Repetitive, linear, with limited player interactivity. The MotionScan technology saves an otherwise average game.
The only thing innovative is the facial expression technology, which adds such a huge dimension to an adventure role-playing game. Unfortunately, L.A. Noire is neither of those; it sits rather uncomfortably somewhere between watching an episode of Law & Order and playing an old Don Bluth game.
MILD SPOILERS AHEAD! MILD SPOILERS AHEAD!
At first, you feel an intrinsic part of the game as you guide your protagonist, Cole Phelps, about the place armed only with a flash light, a pistol, and a bunch of good intentions. Until you realise that all you're really doing is moving him around until the controller buzzes to signify that you're near a clue (which most of the time are otherwise indistinguishable from things that aren't clues). Then you dutifully try to make him face the right direction and press the A button to see what you've found. Half of the time you've found nothing; a dirty bottle or, in a few instances, vegetables on the sink. Yes. Vegetables. It buzzes you to look at a carrot, only to have Phelps declare that not everything here is a clue. Thanks for the help.
You get used to randomly wandering about a crime scene waiting for the buzz, instinctively tapping A, and then playing the "roll the thumbstick around until the lettering on the shoe is aligned enough for Phelps to comment on it even though it's quite obvious to begin with" game. But in an effort to give the player some sense of interaction, we're forced to twizzle until (again) we get that reassuring rumble from the controller to tell us that we've found something.
There are several action sequences that you get to control Phelps in: driving, fist-fighting, chasing, and shooting. Let's break these down one by one.
Driving. Most of the cars not only look the same but drive the same, with the exception of a few fast cars and trucks. The fast cars go fast and feel a little lighter on the road. The trucks go slower and have poor turning circles. Apart from that, everyone might as well be driving the same car instead of the game having 95 supposedly unique vehicles.
Fist-fighting. Tap X, dodge. Tap A, punch. Rinse and repeat.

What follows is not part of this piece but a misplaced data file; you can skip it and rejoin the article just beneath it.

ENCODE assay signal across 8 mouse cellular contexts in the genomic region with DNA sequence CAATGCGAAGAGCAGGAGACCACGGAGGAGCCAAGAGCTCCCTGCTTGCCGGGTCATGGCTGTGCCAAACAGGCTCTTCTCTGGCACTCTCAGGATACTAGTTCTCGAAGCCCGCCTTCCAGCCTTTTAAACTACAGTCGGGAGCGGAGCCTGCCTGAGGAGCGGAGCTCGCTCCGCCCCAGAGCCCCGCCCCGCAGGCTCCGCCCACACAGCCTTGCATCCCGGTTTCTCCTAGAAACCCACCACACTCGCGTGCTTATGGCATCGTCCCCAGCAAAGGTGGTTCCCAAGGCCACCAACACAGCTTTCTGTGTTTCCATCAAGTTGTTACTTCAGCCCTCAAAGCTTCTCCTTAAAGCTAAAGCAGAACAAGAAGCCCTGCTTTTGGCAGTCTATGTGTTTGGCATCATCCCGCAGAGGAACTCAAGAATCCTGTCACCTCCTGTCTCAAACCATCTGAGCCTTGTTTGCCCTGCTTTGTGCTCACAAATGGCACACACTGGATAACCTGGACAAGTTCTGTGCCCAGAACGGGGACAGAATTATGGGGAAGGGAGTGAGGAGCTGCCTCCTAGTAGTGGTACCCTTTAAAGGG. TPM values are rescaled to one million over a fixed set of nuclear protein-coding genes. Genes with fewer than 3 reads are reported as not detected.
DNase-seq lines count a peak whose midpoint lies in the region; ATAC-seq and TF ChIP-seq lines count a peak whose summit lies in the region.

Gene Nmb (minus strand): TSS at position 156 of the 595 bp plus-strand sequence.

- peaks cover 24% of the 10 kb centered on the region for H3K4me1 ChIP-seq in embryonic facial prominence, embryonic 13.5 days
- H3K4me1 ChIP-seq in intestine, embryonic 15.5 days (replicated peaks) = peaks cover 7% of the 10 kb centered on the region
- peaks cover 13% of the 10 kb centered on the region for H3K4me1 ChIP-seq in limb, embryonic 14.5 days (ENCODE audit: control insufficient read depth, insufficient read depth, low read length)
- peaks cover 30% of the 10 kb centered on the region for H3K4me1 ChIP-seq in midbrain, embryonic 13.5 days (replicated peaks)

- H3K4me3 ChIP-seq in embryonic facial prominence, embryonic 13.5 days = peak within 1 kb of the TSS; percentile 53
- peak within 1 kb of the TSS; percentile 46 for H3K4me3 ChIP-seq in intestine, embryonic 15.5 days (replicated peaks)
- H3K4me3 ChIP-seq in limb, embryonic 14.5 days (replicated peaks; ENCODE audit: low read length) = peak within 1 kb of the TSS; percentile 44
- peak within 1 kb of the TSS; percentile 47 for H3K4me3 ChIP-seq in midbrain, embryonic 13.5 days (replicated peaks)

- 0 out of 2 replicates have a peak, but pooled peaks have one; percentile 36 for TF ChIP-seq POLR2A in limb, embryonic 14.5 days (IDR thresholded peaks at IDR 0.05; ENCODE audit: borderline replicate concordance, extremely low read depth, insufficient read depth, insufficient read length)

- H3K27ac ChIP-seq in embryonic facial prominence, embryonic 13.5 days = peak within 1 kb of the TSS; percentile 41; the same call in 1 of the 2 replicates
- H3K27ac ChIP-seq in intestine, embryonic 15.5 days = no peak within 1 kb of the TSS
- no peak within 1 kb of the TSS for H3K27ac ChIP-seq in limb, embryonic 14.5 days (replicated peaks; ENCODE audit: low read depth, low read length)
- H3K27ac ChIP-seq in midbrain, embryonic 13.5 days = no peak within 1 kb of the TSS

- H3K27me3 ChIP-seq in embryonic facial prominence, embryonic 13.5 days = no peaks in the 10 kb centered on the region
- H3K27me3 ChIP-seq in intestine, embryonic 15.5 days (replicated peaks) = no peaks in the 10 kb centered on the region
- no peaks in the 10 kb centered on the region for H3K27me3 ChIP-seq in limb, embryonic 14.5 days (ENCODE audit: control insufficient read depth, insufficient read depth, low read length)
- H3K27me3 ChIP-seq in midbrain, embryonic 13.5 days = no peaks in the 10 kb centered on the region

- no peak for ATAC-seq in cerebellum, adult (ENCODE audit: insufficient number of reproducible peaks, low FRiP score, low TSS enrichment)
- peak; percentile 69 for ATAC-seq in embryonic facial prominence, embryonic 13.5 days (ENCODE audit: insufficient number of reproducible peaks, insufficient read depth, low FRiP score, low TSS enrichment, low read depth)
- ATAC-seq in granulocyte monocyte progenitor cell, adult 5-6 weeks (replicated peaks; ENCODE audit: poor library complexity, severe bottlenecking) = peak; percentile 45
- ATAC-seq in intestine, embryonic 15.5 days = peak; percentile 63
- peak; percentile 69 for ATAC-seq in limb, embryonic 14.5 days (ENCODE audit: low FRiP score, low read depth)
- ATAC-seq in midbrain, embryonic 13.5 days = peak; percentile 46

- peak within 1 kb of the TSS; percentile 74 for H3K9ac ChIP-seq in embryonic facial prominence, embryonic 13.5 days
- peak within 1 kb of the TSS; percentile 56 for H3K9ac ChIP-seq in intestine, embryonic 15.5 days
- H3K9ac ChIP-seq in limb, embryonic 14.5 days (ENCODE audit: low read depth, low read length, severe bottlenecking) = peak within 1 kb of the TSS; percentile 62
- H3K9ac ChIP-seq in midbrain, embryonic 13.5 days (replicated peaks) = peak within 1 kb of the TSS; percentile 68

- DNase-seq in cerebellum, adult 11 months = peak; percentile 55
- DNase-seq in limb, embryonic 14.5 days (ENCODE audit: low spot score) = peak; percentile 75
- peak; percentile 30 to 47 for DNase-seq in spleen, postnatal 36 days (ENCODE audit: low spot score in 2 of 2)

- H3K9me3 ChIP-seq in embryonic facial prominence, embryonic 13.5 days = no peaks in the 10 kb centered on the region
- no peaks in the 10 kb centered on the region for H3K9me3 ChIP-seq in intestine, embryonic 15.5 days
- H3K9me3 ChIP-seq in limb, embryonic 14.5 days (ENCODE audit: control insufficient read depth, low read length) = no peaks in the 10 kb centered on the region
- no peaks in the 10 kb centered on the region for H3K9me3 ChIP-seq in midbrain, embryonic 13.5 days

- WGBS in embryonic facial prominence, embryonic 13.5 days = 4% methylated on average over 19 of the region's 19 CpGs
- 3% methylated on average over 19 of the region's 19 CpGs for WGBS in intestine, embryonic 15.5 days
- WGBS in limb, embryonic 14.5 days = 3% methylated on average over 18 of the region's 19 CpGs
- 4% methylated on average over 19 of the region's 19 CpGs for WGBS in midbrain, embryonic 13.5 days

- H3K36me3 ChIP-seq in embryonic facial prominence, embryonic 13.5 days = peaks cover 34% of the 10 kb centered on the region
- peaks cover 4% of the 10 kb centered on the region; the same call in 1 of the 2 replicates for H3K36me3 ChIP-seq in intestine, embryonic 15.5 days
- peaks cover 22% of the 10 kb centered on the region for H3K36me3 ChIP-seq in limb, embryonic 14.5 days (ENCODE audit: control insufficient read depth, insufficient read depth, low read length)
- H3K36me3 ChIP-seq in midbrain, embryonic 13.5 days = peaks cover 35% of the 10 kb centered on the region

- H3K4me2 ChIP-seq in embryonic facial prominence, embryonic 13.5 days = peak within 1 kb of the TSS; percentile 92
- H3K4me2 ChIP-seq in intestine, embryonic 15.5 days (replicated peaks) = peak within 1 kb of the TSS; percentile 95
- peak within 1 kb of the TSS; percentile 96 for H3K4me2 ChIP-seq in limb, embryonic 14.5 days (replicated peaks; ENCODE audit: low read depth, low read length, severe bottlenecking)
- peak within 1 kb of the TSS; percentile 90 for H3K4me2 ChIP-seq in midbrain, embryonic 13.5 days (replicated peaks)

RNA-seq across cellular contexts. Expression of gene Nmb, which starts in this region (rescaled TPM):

Chasing. Exactly what it sounds like. You'll meet many perps who would rather take their chances hot-footing it than let you question them. You'll chase them. Up drain pipes. Up ladders. Down ladders. Down drain pipes. Around corners. Over fences. Generally, you run a little slower than they do so unless you get extremely creative, you simply end up running behind them for the mandatory period of time (between 30-60 seconds) until they give up, take a hostage, or decide to stop and fight. Car chases are similar: chase, try to take them out early, or just keep up until they crash and give up.
Shooting. Yes, there is a cover system. No, the shooting isn't very challenging, fun, or entertaining. Or maybe I'm just used to modern games having far better shooter mechanics.
That accounts for most of the game. No, wait, I lie. There's also the tight-rope walking. I won't mention where or when this occurs, but you will end up suddenly learning how to balance and walk. Why? Why does this random game play element get thrown in at the point that it does? And why do I suddenly end up in "climatic" scenes where all I'm really required to do is run while things either blow up or fall down… run (sometimes in a single direction) until the next cinematic declares Phelps safe?! What possible point is there to such tacky, trivial game play except as a reminder that the player still has some kind of place in the game and isn't simply a viewer.
"What about the facial expressions and the interrogations?!" I hear you. I hear you. They're innovative and enjoyable, but ultimately not very hard. If the suspect is giving you the dodgy eye, you accuse them. If you have evidence to the contrary, you accuse them. If they look you in the eye and say something that sounds reasonable, then 99.9% of the time… they're telling the truth.
For someone who doesn't play a lot of games, L.A. Noire will probably seem fantastic, but as an old, grumpy gamer who expects a little bit more, there wasn't really a whole lot for me to get excited about. Remove the fancy new MotionScan technology and you're stuck with what would otherwise pass for a $20 puzzle game beside the likes of Sherlock Holmes: The Awakened.